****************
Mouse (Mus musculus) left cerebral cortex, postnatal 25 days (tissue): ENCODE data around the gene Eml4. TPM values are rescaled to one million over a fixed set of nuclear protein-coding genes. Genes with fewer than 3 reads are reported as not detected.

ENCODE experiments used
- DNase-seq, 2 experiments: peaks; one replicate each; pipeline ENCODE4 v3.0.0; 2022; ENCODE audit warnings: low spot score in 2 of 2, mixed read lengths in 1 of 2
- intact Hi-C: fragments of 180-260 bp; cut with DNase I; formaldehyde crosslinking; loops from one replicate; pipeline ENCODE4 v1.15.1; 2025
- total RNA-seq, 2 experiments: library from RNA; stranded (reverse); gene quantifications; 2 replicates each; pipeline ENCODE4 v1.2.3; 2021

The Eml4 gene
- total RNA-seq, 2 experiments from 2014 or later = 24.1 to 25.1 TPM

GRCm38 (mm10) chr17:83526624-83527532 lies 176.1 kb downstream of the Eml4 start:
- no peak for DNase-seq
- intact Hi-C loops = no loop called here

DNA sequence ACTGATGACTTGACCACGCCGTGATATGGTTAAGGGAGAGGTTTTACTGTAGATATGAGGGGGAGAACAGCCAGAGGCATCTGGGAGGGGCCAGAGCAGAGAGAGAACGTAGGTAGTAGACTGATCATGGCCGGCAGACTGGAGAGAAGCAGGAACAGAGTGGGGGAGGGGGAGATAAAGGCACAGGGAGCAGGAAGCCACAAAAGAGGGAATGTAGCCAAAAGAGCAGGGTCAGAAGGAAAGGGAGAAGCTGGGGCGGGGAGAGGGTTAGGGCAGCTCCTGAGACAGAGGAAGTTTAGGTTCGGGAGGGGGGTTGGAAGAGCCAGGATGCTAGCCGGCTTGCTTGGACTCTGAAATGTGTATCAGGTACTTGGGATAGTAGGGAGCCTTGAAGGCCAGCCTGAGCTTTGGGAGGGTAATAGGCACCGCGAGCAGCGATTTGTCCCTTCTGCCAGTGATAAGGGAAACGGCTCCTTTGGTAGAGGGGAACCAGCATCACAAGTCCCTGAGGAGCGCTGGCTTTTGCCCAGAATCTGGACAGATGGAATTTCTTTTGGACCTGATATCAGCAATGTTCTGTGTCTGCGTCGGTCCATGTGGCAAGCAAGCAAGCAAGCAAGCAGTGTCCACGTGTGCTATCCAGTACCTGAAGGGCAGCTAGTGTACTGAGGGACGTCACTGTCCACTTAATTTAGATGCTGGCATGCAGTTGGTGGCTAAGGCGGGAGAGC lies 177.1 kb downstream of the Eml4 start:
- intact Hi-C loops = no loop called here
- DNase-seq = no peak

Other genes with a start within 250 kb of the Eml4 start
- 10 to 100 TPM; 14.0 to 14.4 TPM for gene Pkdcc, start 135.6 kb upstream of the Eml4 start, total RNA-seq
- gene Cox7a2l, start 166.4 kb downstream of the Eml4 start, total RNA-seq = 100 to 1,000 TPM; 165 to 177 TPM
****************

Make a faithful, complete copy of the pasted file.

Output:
Mouse (Mus musculus) left cerebral cortex, postnatal 25 days (tissue): ENCODE data around the gene Eml4. TPM values are rescaled to one million over a fixed set of nuclear protein-coding genes. Genes with fewer than 3 reads are reported as not detected.

ENCODE experiments used
- DNase-seq, 2 experiments: peaks; one replicate each; pipeline ENCODE4 v3.0.0; 2022; ENCODE audit warnings: low spot score in 2 of 2, mixed read lengths in 1 of 2
- intact Hi-C: fragments of 180-260 bp; cut with DNase I; formaldehyde crosslinking; loops from one replicate; pipeline ENCODE4 v1.15.1; 2025
- total RNA-seq, 2 experiments: library from RNA; stranded (reverse); gene quantifications; 2 replicates each; pipeline ENCODE4 v1.2.3; 2021

The Eml4 gene
- total RNA-seq, 2 experiments from 2014 or later = 24.1 to 25.1 TPM

GRCm38 (mm10) chr17:83526624-83527532 lies 176.1 kb downstream of the Eml4 start:
- no peak for DNase-seq
- intact Hi-C loops = no loop called here

DNA sequence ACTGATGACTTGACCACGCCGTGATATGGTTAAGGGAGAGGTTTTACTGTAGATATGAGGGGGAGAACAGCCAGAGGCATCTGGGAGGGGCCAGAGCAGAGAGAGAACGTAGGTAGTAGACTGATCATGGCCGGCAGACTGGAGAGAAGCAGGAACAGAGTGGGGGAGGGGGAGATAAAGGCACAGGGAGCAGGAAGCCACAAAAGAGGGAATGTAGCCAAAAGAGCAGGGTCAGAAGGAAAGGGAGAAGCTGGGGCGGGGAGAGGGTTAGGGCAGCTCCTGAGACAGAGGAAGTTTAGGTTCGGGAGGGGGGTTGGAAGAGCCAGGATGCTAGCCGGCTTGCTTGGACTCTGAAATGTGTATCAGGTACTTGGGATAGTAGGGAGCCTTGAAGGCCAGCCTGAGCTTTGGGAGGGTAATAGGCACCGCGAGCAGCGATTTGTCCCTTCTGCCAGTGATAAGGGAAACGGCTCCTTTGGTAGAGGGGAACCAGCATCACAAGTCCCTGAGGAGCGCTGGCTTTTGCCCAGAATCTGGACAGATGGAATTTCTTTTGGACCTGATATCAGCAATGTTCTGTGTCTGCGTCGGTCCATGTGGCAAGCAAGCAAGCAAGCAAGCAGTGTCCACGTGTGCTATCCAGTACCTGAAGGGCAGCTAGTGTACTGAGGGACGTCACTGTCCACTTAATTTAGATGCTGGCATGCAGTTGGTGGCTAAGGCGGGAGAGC lies 177.1 kb downstream of the Eml4 start:
- intact Hi-C loops = no loop called here
- DNase-seq = no peak

Other genes with a start within 250 kb of the Eml4 start
- 10 to 100 TPM; 14.0 to 14.4 TPM for gene Pkdcc, start 135.6 kb upstream of the Eml4 start, total RNA-seq
- gene Cox7a2l, start 166.4 kb downstream of the Eml4 start, total RNA-seq = 100 to 1,000 TPM; 165 to 177 TPM